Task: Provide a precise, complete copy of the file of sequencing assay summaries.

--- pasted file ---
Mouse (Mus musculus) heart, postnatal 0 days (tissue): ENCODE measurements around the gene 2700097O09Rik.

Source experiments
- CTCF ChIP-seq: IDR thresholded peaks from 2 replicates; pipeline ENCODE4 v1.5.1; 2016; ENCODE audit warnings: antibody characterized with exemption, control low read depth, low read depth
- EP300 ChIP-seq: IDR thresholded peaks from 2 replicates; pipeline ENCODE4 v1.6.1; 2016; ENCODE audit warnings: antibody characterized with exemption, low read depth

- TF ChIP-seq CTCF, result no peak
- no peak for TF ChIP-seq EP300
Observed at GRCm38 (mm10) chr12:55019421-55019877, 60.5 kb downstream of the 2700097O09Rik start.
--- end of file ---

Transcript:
Mouse (Mus musculus) heart, postnatal 0 days (tissue): ENCODE measurements around the gene 2700097O09Rik.

Source experiments
- CTCF ChIP-seq: IDR thresholded peaks from 2 replicates; pipeline ENCODE4 v1.5.1; 2016; ENCODE audit warnings: antibody characterized with exemption, control low read depth, low read depth
- EP300 ChIP-seq: IDR thresholded peaks from 2 replicates; pipeline ENCODE4 v1.6.1; 2016; ENCODE audit warnings: antibody characterized with exemption, low read depth

- TF ChIP-seq CTCF, result no peak
- no peak for TF ChIP-seq EP300
Observed at GRCm38 (mm10) chr12:55019421-55019877, 60.5 kb downstream of the 2700097O09Rik start.